In the spirit of the New Year, an editor at The Daily Caller recently sifted through more than 2,000 op-eds published by the popular D.C.-based website over the past year, in search of the most subjectively “interesting” pieces. Despite the whirlwind of newsworthy events that transpired in 2011, only two pieces of commentary were deemed more interesting than an op-ed on seasteading written by The Institute’s Founder and Chairman of the Board, Patri Friedman.
In the piece, Patri notes the stark contrast between technology, which has witnessed fantastic innovation over the last few hundred years, and government, which has been stagnating since roughly the American Revolution. Supporters of seasteading make this observation often, but the reason behind the divergence bears repeating: What separates the government sector from technology sector is the producer’s inability to test out different “products” (rules and regulations) on a small scale, and improve upon them based on the results of the experiment.
To extend the analogy of government-as-technology, seasteads represent laboratories in which new ideas about how we ought to live together (i.e., methods of governance) can be tested and improved. On this theme, Patri writes, “If we could somehow unleash the entrepreneurial spirit upon government in a low-stakes environment, we would see progress without unacceptable levels of risk. Rules would constantly evolve in order to better meet citizens’ needs and respond to new knowledge and new opportunities.”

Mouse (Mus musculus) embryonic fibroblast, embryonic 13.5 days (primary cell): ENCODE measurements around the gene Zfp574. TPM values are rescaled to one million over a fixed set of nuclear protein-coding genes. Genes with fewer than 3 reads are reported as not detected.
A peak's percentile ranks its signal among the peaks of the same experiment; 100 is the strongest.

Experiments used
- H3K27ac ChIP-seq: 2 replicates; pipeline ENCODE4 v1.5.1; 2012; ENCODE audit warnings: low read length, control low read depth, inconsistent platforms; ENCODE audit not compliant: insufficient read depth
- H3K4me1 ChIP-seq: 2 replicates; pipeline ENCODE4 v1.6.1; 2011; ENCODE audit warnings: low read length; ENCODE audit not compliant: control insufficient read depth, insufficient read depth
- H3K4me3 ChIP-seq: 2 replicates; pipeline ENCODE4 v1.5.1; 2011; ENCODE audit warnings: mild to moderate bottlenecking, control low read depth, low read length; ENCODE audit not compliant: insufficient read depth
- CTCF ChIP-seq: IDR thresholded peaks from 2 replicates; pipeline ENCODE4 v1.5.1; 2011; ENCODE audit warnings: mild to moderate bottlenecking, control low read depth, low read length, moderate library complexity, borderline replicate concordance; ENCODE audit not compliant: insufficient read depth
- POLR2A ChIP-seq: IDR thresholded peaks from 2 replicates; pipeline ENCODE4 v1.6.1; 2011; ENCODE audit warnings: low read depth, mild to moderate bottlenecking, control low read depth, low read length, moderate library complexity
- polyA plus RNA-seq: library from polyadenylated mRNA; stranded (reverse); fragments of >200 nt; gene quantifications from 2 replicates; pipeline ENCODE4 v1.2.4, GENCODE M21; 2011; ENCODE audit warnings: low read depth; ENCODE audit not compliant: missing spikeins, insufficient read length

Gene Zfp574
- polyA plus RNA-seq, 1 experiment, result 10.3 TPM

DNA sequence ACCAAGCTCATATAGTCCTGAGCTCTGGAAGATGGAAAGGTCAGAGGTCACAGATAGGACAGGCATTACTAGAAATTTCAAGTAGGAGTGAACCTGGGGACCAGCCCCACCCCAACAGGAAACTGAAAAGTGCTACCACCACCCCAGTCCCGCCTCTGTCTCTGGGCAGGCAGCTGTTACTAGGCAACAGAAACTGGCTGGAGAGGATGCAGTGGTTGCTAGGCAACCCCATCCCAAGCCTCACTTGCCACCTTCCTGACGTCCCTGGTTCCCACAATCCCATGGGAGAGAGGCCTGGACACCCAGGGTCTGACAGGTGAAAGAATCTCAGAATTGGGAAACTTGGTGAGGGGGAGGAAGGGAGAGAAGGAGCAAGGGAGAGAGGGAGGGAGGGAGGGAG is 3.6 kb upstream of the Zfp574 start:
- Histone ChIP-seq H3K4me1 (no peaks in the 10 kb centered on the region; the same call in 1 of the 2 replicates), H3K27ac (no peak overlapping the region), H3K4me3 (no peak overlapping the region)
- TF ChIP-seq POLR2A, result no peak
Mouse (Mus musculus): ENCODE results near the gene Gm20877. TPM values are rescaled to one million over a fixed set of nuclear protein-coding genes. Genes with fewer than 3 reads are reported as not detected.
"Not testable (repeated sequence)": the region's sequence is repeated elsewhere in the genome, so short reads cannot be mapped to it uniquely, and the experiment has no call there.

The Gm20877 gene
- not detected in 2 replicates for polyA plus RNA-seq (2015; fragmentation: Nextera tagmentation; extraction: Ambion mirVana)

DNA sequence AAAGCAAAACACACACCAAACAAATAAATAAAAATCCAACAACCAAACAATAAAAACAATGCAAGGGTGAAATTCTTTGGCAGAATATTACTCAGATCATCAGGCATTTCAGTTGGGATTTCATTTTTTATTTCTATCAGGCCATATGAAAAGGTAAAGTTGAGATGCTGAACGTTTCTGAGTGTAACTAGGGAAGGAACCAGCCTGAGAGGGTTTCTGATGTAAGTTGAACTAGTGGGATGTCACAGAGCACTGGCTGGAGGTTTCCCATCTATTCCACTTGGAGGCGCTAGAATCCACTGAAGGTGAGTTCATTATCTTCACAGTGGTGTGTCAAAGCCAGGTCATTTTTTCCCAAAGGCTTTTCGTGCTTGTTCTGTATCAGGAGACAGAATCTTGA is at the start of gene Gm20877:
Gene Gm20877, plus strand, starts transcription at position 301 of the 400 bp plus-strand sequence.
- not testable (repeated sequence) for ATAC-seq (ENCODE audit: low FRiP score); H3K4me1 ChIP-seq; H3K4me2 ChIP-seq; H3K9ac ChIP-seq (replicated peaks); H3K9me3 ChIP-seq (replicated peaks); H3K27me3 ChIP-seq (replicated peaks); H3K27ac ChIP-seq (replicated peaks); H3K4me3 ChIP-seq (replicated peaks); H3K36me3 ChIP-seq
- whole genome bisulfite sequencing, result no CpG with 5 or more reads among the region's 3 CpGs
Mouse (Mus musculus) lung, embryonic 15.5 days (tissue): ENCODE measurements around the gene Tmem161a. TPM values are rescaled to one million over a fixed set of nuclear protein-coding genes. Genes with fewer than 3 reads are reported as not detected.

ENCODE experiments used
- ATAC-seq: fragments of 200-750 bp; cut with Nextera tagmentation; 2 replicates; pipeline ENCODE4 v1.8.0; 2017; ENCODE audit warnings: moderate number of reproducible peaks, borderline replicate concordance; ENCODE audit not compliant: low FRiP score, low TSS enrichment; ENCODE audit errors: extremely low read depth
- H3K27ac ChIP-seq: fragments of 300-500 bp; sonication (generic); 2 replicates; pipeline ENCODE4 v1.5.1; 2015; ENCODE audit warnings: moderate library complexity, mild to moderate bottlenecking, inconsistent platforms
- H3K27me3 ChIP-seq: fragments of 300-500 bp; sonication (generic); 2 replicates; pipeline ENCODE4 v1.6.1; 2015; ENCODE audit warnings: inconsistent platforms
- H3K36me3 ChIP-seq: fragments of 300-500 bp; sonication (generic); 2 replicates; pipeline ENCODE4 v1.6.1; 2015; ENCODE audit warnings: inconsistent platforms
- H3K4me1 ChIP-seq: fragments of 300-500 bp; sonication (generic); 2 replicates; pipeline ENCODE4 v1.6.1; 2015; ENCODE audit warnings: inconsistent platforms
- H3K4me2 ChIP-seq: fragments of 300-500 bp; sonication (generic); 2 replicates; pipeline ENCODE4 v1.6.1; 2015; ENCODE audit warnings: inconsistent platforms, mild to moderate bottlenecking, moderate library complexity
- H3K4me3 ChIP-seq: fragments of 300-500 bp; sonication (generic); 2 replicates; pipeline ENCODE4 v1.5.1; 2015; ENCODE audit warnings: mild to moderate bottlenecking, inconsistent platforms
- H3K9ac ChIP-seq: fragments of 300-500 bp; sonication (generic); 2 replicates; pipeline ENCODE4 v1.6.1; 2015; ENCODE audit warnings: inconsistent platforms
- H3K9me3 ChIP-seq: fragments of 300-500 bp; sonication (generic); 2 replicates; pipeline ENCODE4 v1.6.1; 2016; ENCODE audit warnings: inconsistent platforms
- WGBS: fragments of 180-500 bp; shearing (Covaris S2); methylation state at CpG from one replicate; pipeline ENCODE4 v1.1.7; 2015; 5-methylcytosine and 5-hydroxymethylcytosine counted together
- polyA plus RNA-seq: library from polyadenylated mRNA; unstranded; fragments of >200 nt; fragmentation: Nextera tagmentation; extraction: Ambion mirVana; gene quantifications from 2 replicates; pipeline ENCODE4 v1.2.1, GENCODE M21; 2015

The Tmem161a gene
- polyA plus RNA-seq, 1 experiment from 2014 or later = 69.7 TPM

While we in the seasteading movement are accustomed to thinking about governance in this way, others–including the Daily Caller editor who produced the list–find this perspective to be highly novel. When introducing our vision and strategy for enabling cities on the ocean, it is crucial for members of our movement to include an explanation of the underlying philosophy of decentralized experimentation in governance. If you are uncertain about how to communicate this message effectively, study the rest of Patri’s op-ed, or check out his papers with Brad Taylor on Seasteading and Institutional Evolution, and Barriers to Entry and Institutional Evolution, which can be found on our Law and Politics Research page.
By putting a stronger emphasis on the “Why?” of The Institute’s mission, we can elicit more genuine intrigue and support from our audience as opposed to bemusement or ridicule. The latest tip-of-the-hat from The Daily Caller indicates growing beltway recognition of our movement. Perhaps Washington D.C. is waking up to its inability to cope with the challenges of the 21st century. It is up to all of us in the seasteading community to spread the word about our bold plans to reignite innovation in the government sector, in 2012 and beyond.